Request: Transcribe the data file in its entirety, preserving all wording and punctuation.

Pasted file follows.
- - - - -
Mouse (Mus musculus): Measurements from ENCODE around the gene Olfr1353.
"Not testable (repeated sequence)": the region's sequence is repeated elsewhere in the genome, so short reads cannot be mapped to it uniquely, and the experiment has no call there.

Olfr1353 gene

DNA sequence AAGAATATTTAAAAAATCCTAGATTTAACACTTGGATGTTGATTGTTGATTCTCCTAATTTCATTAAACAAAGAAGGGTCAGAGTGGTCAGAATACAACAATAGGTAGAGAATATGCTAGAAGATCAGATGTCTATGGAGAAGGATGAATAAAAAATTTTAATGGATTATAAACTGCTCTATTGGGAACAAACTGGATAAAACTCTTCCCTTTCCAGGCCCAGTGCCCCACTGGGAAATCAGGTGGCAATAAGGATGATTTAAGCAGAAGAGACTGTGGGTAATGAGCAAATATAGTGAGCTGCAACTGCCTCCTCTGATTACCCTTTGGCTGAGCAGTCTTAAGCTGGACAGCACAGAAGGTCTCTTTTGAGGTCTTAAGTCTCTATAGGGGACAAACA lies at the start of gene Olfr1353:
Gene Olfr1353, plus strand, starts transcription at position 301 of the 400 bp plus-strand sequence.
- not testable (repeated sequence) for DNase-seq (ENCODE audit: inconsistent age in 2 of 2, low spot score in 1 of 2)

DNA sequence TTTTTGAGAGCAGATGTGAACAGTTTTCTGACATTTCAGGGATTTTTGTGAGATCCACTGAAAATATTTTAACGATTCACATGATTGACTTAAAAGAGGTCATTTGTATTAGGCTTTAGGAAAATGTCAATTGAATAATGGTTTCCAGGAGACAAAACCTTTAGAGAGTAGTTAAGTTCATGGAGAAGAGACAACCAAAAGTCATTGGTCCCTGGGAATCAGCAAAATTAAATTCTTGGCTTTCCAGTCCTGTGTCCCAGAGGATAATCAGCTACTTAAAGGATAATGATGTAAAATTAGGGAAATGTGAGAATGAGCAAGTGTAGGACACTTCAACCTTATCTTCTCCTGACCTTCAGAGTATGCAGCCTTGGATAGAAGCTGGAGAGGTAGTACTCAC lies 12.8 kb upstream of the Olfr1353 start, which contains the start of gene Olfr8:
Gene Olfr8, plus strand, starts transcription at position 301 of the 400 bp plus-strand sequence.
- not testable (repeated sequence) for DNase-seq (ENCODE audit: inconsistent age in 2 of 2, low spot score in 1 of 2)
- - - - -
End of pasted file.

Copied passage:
Mouse (Mus musculus): Measurements from ENCODE around the gene Olfr1353.
"Not testable (repeated sequence)": the region's sequence is repeated elsewhere in the genome, so short reads cannot be mapped to it uniquely, and the experiment has no call there.

Olfr1353 gene

DNA sequence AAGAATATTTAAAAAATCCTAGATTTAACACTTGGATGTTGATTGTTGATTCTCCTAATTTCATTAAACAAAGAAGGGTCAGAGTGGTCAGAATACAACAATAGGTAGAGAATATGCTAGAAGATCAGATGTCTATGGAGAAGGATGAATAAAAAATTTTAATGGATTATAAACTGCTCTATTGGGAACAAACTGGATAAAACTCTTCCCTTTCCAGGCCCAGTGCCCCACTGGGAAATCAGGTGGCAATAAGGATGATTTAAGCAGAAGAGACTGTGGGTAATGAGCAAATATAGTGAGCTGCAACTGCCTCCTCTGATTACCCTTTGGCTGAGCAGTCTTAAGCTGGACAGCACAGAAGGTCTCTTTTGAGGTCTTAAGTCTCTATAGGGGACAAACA lies at the start of gene Olfr1353:
Gene Olfr1353, plus strand, starts transcription at position 301 of the 400 bp plus-strand sequence.
- not testable (repeated sequence) for DNase-seq (ENCODE audit: inconsistent age in 2 of 2, low spot score in 1 of 2)

DNA sequence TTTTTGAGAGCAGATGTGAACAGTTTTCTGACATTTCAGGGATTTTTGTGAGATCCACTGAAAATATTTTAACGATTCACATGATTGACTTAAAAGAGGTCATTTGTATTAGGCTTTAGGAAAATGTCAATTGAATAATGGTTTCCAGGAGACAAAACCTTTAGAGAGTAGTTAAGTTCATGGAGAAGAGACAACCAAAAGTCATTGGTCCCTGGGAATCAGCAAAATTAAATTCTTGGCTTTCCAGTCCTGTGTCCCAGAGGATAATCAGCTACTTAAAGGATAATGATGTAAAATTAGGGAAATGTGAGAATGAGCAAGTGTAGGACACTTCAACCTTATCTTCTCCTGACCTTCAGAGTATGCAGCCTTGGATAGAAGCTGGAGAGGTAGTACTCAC lies 12.8 kb upstream of the Olfr1353 start, which contains the start of gene Olfr8:
Gene Olfr8, plus strand, starts transcription at position 301 of the 400 bp plus-strand sequence.
- not testable (repeated sequence) for DNase-seq (ENCODE audit: inconsistent age in 2 of 2, low spot score in 1 of 2)